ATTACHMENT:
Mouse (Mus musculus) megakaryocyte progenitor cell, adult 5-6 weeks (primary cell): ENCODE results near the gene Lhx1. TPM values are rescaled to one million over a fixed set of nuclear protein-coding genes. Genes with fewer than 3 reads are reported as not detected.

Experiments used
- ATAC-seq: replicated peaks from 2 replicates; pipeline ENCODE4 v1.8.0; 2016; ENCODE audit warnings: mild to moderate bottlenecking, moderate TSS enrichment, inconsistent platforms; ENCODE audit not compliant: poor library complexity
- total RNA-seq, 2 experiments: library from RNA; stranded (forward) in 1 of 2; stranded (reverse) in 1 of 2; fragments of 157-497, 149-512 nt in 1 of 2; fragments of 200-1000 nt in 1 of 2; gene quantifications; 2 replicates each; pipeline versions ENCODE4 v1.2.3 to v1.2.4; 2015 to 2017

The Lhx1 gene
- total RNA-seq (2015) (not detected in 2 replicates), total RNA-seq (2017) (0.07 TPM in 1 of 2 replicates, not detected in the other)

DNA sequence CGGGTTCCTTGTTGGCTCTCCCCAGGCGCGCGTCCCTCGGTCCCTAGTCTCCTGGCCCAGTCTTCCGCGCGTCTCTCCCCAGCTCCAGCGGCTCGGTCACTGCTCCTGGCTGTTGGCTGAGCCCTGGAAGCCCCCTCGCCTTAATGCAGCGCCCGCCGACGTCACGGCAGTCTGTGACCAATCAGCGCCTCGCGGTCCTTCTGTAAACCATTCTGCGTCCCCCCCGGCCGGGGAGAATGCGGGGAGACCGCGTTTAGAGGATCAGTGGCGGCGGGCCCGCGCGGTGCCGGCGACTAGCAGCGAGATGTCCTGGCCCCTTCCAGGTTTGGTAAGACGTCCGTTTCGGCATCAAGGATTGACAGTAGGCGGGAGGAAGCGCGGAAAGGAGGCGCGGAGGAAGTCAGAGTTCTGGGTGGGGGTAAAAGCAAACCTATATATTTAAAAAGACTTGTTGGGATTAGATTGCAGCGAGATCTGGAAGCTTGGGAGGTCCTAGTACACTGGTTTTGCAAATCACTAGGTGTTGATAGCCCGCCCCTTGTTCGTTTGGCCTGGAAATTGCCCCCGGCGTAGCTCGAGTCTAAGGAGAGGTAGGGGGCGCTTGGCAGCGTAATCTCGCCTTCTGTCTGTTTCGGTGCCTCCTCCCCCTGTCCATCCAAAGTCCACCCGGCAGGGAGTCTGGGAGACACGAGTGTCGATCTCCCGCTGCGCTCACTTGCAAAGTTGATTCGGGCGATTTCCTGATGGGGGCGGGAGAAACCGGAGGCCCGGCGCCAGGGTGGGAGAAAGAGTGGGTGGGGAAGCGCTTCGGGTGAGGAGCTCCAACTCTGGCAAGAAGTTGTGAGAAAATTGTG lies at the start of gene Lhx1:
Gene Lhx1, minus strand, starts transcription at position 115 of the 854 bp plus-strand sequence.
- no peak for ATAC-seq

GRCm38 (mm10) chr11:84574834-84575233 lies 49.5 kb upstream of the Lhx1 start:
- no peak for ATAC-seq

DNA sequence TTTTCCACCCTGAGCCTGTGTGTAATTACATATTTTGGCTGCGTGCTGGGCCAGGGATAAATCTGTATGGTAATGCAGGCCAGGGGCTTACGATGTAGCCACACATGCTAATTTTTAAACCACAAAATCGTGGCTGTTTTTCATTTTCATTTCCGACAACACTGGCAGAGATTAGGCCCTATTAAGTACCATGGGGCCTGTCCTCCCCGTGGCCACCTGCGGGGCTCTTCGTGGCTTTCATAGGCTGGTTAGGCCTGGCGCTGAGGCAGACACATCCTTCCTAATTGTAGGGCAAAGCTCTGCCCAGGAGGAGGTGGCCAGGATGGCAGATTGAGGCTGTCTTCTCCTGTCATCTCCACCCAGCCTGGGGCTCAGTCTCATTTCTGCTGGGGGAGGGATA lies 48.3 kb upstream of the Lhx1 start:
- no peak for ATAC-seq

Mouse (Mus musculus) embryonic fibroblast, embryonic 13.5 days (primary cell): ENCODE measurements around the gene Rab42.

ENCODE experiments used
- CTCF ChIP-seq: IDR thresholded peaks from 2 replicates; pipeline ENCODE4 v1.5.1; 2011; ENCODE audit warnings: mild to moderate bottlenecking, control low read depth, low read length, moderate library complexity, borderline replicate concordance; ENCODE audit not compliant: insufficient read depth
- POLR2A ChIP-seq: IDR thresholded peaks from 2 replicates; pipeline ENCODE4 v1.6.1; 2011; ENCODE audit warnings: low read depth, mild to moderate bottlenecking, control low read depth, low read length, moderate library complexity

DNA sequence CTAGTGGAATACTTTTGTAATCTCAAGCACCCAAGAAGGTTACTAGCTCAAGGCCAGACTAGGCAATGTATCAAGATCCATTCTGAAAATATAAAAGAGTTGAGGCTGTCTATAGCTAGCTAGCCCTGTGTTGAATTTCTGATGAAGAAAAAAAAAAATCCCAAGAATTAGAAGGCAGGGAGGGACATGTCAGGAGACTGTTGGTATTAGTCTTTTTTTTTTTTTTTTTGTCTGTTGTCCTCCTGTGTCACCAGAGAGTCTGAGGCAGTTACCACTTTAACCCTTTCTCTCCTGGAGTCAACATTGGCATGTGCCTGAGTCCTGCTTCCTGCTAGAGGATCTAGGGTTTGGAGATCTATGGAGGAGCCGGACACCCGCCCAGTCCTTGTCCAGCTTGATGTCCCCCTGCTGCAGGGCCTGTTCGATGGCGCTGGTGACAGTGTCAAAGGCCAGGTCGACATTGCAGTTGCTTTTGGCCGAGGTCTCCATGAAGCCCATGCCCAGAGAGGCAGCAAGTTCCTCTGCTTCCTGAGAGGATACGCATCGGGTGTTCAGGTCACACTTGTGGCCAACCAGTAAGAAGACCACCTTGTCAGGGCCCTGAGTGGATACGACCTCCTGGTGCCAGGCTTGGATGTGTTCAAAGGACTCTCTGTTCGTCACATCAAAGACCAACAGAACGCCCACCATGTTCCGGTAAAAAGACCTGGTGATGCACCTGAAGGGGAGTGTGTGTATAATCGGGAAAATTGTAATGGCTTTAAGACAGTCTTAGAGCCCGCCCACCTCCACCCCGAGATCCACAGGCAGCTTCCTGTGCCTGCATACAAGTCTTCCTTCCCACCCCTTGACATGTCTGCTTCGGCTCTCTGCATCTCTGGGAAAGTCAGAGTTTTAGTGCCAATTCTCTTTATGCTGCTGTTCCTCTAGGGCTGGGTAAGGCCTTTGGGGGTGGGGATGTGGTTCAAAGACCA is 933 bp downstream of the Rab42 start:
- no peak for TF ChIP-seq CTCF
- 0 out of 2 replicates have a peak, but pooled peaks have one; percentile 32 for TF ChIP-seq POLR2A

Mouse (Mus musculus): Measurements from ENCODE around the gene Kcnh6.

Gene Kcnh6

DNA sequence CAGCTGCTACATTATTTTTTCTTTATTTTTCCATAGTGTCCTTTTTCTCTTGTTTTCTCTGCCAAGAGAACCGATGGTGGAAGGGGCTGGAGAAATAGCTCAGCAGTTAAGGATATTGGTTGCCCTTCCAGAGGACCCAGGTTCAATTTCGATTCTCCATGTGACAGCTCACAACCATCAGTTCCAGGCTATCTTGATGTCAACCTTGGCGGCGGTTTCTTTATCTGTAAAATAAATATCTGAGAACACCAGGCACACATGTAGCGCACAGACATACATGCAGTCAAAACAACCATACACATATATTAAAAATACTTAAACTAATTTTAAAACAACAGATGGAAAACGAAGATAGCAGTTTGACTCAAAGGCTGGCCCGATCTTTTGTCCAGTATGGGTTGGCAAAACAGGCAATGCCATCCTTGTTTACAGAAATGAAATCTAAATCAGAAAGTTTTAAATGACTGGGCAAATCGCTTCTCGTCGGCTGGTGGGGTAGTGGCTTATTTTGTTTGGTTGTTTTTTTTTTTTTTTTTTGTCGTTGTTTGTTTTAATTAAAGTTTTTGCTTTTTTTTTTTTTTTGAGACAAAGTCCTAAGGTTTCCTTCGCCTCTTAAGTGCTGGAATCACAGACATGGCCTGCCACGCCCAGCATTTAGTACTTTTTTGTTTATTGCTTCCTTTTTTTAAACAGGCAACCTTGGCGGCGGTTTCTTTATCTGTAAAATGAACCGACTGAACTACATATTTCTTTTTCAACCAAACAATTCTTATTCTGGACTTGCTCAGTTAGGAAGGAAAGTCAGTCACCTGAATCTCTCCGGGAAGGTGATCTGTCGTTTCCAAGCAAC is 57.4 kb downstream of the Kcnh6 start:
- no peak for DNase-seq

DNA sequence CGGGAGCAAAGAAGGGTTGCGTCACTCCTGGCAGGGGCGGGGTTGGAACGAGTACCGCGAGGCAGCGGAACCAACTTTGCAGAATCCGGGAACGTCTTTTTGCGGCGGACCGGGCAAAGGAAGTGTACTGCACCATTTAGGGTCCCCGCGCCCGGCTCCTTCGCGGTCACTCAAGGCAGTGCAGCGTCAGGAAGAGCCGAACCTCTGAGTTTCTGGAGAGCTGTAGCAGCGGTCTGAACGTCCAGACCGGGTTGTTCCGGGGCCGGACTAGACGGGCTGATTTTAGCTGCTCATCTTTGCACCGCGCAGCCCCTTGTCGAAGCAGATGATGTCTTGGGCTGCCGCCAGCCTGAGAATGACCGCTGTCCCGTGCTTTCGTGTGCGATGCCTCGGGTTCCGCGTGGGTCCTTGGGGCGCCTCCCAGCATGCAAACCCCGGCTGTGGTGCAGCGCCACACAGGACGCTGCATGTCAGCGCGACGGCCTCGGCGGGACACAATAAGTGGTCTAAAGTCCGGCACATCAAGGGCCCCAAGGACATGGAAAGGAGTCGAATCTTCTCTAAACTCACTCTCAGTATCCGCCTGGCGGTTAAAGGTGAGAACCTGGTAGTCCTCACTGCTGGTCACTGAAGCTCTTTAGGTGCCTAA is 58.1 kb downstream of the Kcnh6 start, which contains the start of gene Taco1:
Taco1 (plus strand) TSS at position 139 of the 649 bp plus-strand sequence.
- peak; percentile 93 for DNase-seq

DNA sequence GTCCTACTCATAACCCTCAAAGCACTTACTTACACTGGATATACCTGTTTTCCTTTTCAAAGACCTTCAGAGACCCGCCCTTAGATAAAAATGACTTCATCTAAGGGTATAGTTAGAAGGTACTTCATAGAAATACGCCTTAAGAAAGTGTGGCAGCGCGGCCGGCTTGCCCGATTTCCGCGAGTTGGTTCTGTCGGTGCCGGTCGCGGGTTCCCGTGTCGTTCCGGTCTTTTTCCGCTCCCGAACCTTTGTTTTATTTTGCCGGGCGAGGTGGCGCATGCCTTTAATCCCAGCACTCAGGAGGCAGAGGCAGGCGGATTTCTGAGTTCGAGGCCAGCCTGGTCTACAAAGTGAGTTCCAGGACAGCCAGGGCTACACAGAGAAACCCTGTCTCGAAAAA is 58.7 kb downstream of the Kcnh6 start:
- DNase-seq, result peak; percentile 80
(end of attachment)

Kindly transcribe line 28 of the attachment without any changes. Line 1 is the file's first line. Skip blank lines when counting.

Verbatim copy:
DNA sequence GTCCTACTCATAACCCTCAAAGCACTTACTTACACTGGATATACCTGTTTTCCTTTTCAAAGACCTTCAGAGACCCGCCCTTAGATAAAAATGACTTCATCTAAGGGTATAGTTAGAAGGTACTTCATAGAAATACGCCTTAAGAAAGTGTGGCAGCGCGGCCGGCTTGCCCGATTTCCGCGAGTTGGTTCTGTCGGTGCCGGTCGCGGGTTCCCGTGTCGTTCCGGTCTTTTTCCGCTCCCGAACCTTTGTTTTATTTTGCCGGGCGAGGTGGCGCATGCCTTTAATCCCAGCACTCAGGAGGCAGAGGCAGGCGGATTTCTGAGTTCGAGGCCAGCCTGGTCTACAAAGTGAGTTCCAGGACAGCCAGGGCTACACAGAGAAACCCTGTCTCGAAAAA is 58.7 kb downstream of the Kcnh6 start: